This book tells the story of the 1995 Rugby World Cup final, the role Nelson Mandela played, and the collapse of apartheid in the years up to 1994. Carlin addresses what is missing in many apartheid histories: ‘the human factor’. The driving figure throughout the book is Mandela himself, and the central idea is Mandela's observation that ‘sport is more powerful than governments in breaking down racial barriers’. Carlin offers a well-rounded observation of the key people involved in the last years of apartheid, including Mandela, Minister of Justice Coetsee, Conrad Viljoen (commander of the SADF), and President de Klerk.   This book allows you to trace the development of political change alongside that of sport. Linking Mandela’s tactics to sport shows how effectively he could exploit the Afrikaner psyche. He recognised that rugby was the ‘opium of the Boer’, so in the 1980s, his strategy was to deny white South Africa ‘the happy drug’ of sport. However, after Mandela’s release, he shifted this approach, and in 1992 he used rugby to allow South Africa back into the international community.  Though the 1995 World Cup final itself falls outside the extent of the GCSE syllabus, it nonetheless offers a powerful example of sport as nation-building and merits study to reflect Mandela’s significant contribution.  The video ‘The Real Invictus’ would be a good way to round off this topic. 

Sport’s impact on National Party policies

“Multinational sport participation replaces apartheid sport in South Africa - 1967 - 1978”: the role of BJ Vorster and PGJ Koornhof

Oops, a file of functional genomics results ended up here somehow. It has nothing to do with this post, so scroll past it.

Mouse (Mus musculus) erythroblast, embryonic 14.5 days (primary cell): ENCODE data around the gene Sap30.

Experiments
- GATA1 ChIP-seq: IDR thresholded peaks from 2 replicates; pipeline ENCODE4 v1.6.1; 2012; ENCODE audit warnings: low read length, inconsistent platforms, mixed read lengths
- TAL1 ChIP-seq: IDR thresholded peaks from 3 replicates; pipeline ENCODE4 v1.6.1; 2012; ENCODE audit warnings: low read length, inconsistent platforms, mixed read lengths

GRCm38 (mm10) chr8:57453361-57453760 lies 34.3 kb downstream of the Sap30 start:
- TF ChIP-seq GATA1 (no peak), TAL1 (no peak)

by Juan Klee, published by University of Johannesburg, (2012)

This free-to-access paper opens up a fascinating area of debate among scholars, as it reveals the response taken by the South African government to the growing international boycott of South Africa. Though the National Party took a conservative position towards integrated sport in 1956 and 1965, Vorster overturned this in 1967, heralding a subtle change in the direction of apartheid policies after 1978. Many scholars claimed that while the National Party thought that by promoting ‘sporting integration’ the regime would help maintain international relations, what actually happened was that it increased pressure. However, Klee believes that the Vorster reforms were actually ‘the thin edge of the wedge’, which saw a shift in National Party policy. This ‘new approach in political thinking’ demonstrates how sport and politics were intertwined in South Africa and how international boycotts significantly impacted the apartheid regime.   

Further materials

Football in South Africa Timeline 1862-2012, published by South African History Online (SAHO), (ongoing project) Access this resource
Don't Scrum with a Racist Bum!, published by AAM Archives Committee, (2000-2023) Access this resource
The Olympic Boycott Against Apartheid South Africa, published by Michigan State University, (2021), (talk by Prof. Peter Alegi at the 'Africa and Olympics' seminar) Watch this video
Mark Robinson is a history teacher who has many years’ experience of teaching both History and Classical Civilisation. He has also been an examiner. He has written on a wide range of topics for the educational website TEDEd.

Text © Mark Robinson, 2021-2023